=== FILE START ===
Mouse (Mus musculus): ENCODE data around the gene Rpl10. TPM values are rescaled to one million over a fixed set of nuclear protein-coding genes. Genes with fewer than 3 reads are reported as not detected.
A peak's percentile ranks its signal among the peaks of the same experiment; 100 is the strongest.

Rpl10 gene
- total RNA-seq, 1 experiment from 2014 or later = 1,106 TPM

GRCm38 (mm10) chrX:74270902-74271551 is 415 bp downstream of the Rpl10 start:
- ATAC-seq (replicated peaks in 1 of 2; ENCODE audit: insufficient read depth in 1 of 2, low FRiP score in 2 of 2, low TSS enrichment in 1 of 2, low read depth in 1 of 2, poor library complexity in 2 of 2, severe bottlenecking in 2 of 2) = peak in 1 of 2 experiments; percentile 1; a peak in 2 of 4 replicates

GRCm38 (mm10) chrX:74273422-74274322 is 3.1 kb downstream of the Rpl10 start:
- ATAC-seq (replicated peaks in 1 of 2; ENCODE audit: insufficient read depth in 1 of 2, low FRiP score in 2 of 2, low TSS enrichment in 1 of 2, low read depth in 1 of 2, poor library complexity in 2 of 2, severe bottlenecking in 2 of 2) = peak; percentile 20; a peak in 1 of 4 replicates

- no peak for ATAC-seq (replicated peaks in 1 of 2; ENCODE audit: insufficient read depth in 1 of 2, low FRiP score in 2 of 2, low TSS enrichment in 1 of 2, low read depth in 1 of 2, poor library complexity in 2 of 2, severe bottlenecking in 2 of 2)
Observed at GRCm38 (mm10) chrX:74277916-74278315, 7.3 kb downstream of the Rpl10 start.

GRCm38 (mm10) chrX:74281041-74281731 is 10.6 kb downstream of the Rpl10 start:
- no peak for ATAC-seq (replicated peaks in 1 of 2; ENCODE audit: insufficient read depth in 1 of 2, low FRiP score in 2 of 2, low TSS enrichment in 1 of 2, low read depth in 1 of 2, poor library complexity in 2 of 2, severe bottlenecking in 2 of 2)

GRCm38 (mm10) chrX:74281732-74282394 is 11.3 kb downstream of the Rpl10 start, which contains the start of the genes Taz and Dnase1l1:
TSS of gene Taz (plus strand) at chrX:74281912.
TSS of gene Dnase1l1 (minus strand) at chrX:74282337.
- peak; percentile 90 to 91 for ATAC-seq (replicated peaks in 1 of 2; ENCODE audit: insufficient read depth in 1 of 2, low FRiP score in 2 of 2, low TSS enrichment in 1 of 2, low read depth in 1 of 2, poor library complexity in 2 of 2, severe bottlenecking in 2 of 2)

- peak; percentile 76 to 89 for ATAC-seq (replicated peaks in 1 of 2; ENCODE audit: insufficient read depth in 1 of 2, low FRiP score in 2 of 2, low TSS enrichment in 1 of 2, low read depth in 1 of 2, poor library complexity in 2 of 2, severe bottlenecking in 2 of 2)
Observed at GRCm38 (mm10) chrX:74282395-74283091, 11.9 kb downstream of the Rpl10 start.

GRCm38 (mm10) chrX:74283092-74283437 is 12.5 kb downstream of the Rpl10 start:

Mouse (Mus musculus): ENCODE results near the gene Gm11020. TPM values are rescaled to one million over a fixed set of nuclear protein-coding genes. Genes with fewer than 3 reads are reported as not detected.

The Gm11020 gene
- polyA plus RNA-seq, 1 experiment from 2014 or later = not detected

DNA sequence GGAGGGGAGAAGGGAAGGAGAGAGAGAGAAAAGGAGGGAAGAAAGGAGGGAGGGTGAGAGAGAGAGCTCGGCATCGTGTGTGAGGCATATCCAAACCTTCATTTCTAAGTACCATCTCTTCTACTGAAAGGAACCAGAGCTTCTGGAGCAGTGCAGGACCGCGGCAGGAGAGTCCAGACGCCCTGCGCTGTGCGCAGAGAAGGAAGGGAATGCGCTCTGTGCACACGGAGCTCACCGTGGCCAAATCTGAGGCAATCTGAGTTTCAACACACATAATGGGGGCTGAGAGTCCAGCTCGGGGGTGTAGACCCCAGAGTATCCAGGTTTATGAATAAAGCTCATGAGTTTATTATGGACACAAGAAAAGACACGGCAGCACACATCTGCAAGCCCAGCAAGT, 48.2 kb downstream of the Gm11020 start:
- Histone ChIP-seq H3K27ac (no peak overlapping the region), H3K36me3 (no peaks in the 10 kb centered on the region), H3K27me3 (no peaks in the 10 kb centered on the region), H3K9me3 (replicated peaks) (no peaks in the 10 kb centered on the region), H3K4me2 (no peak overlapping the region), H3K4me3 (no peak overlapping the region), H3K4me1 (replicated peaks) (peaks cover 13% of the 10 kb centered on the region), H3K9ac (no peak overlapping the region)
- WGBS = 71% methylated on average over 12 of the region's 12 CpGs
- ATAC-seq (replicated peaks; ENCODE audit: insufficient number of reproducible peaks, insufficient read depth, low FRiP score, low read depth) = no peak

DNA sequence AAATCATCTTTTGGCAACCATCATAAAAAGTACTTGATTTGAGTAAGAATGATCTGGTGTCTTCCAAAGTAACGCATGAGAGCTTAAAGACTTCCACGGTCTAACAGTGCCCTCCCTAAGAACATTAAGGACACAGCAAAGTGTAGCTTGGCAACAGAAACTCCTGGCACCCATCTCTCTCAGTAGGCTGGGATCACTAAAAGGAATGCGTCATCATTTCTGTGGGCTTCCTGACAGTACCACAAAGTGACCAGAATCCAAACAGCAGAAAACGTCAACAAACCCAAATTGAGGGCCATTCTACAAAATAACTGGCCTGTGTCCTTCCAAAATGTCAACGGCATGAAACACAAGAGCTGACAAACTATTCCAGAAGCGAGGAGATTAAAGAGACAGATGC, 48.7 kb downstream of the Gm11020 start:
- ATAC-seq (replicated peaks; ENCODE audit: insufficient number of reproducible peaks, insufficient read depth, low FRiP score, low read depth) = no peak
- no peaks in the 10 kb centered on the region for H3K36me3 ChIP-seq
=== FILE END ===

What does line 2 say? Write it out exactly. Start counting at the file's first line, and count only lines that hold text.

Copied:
A peak's percentile ranks its signal among the peaks of the same experiment; 100 is the strongest.